Written By: JASR
Edited By: Grave Reviews Staff
Chisako Kakehi, also known as the “Black Widow,” killed her lovers using health capsules spiked with cyanide.
Kakehi was romantically linked with around 7 to 14 men, including her first husband. She continued killing for two decades until her arrest in November 2014.
She was dubbed as the “Black Widow,” which is in reference to the spider that kills its mate after copulation.
Chisako Kakehi, born Chisako Yamamoto, was born on November 28, 1946. She grew up in a middle-class family in Kitakyushu City, Fukuoka. While Kakehi had good grades in school, her dream of going to university was ruined by her father, who believed girls should not pursue higher education.
She was a bank teller from 1965 to 1969. She married her first husband in 1969 and had two children. Kakehi was introduced to cyanide as her husband became a successful entrepreneur with a fabric-printing company, which uses cyanide in commercial printing.
Marriage with a Plan
Kakehi adopted the surnames of her four husbands and other common-law partners so she could open several bank accounts. She reportedly pocketed at least 1 billion yen in insurance and inheritance payouts. However, it was squandered away due to poor financial planning.
She signed up with at least 10 matchmaking agencies and specified that her potential spouse must be childless, elderly, and ideally, wealthy.
When meeting the men, she would use her charm in making them fall for her. Kakehi eventually became the beneficiary of their assets.
Kakehi’s first husband died in 1994 at 54 years old. His firm collapsed in 2003.
She married a Gunma native a year later. He died of a stroke in 2006 at 69 years old.
She then married Mr. Toshiaki Yamamoto, 75, in 2008. He died of a heart attack three months later.
Suspicions about what caused these deaths started to grow, but these bodies’ cremations make it impossible to prove the suspicions.
Kakehi was charged with three counts of murder after the police investigated other cases.
She also faced a charge of attempted murder of Mr. Toshiaki Suehiro, whom she was engaged to in 2007. After collapsing in the middle of a busy street, Suehiro was put on life support until 2009. He later died of cancer. Traces of cyanide were found in a sample of his blood.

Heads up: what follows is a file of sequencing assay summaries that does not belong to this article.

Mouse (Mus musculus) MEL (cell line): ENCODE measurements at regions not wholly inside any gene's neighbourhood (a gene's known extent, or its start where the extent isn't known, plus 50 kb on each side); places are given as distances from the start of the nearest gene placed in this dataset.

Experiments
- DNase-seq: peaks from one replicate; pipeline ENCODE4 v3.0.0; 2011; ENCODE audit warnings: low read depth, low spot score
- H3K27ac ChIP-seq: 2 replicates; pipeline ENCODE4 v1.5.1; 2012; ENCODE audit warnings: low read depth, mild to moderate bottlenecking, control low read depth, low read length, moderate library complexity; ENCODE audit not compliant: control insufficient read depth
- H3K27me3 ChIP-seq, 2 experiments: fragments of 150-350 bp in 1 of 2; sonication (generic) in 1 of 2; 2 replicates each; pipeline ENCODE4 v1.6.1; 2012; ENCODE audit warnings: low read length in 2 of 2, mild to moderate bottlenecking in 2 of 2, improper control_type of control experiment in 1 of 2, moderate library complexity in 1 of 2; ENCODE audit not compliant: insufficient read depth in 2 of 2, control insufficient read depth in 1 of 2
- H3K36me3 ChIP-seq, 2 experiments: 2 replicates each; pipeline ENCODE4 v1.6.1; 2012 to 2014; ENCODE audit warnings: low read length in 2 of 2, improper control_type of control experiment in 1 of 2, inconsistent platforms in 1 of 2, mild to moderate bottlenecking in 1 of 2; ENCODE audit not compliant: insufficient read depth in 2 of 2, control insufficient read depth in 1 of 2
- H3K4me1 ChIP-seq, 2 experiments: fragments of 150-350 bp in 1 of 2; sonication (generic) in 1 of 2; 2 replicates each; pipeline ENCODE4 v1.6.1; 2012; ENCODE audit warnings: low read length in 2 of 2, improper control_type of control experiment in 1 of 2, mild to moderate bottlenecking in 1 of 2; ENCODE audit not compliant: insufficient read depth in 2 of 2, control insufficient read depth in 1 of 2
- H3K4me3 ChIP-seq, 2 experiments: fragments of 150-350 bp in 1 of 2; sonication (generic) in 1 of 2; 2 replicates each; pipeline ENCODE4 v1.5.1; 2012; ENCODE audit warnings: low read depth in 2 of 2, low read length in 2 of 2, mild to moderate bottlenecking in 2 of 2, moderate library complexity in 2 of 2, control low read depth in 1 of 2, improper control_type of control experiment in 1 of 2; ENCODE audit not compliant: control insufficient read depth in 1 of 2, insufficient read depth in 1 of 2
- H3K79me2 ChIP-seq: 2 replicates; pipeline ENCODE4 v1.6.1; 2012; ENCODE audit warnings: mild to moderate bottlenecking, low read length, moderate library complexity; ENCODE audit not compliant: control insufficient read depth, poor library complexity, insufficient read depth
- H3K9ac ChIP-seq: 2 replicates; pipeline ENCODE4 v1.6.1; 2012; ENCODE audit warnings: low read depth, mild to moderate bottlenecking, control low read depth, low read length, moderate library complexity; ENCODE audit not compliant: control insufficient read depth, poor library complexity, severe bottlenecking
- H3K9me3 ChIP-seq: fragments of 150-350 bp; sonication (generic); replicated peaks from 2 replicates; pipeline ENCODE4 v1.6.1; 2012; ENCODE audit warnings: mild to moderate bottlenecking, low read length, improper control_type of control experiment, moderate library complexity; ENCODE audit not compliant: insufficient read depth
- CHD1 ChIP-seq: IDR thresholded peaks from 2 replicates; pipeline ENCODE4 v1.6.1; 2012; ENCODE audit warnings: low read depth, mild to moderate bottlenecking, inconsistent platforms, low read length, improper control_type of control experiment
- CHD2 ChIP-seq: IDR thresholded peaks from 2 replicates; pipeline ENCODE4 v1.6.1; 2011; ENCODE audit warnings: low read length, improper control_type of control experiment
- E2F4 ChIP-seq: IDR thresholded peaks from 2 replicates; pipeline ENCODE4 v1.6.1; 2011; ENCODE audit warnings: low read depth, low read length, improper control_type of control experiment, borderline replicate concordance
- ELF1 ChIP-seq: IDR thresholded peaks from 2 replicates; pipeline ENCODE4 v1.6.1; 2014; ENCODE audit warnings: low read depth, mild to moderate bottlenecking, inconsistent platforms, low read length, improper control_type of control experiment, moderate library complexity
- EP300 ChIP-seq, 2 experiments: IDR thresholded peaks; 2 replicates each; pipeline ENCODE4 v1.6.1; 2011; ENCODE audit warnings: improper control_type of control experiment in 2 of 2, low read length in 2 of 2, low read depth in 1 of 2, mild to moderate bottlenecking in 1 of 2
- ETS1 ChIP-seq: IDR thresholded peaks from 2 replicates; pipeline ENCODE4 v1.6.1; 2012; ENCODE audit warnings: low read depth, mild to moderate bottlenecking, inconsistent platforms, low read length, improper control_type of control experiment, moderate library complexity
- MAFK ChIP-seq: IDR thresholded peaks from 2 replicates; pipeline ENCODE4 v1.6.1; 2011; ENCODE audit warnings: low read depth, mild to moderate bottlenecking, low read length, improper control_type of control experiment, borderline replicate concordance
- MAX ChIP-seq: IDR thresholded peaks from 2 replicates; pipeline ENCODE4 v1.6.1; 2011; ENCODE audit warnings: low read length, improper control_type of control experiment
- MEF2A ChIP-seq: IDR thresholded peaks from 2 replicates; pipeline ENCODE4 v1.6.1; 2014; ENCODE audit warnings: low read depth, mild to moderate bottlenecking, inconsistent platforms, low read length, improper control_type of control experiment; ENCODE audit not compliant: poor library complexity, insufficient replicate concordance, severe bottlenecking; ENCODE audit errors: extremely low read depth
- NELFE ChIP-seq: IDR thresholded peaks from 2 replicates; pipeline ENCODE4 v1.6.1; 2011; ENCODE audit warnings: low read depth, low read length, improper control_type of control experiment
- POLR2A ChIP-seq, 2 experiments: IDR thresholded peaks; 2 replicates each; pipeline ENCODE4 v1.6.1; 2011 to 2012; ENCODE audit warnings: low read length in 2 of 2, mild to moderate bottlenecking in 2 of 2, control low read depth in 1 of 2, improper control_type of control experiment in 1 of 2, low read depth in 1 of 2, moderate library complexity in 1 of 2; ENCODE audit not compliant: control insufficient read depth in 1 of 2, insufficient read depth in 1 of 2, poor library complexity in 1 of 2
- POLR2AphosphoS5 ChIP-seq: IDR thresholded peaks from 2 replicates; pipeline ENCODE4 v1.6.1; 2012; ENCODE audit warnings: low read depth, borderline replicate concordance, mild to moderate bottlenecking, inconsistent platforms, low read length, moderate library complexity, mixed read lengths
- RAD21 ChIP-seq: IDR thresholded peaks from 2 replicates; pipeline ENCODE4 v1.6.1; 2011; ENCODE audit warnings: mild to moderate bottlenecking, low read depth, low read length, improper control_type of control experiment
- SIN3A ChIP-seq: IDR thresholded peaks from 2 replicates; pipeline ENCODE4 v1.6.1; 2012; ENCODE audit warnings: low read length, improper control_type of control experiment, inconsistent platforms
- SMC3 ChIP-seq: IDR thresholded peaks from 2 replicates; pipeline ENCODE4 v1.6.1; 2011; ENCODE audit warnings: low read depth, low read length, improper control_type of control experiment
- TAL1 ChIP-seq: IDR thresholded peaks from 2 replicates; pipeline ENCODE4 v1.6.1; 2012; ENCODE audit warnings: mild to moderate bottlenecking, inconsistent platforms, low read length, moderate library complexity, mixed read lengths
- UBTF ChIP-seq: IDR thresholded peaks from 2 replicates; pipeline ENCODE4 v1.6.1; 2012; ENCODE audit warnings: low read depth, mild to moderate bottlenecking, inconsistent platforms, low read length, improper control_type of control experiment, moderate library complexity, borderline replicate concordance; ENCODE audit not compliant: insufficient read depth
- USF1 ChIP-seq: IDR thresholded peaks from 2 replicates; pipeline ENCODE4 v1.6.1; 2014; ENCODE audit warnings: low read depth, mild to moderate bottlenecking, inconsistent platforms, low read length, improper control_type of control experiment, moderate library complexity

Two years after Suehiro’s death, Kakehi got engaged to Mr. Masanori Honda, who was 71 years old. He died of arrhythmia, or an abnormal heart rate, six months later.
Kakehi was also involved with retired architect Minoru Hioki, 75, who died of suspected lung cancer.
She married Ikao Kakehi weeks later.
Loving Wife or Selfish Murderer?
Kakehi’s fourth husband, Isao Kakehi, died on December 28, 2013. Just like any partner, Kakehi was devastated when the police interviewed her.
Mr. Kakehi died at 75 years old – making police quite prepared to close the case as a natural death. However, a watchful detective started to suspect Kakehi.
An autopsy on Mr. Kakehi found traces of cyanide in his blood. In November 2014, police went to Kakehi’s homes in Kyoto and Osaka and confiscated capsules and wafers used to wrap powdered medicine. There were also books about drugs.
Media reports linked the deaths of Kakehi’s partners to insurance payouts. Kakehi initially denied the accusations and said she was just “doomed by fate.”
Kakehi has been sentenced to death by hanging.
“The accused made the victims drink a cyanide compound with a murderous intention in all the four cases,” said Judge Ayako Nakagawa, as reported by public broadcaster NHK.
She first refused to speak when her trial started in June 2017, but she later admitted to killing her fourth husband in 2013. Kakehi claimed that her fourth husband gave other women tens of millions of yen while she received nothing.
After Kakehi admitted to the murder in 2013, she seemed to mock the threat of a death sentence by saying, “I killed my husband. I have no intention of hiding the guilt. I will laugh it off and die if I am sentenced to death tomorrow.”
Kekahi retracted her confession days later, saying she had no memory of such. According to her lawyers, she has dementia – arguing that she was not criminally liable. However, Nakagawa said the killer was fully aware of what she did.
Since Japan has one of the world’s lowest homicide rates, Kakehi’s killings became a large scandal.
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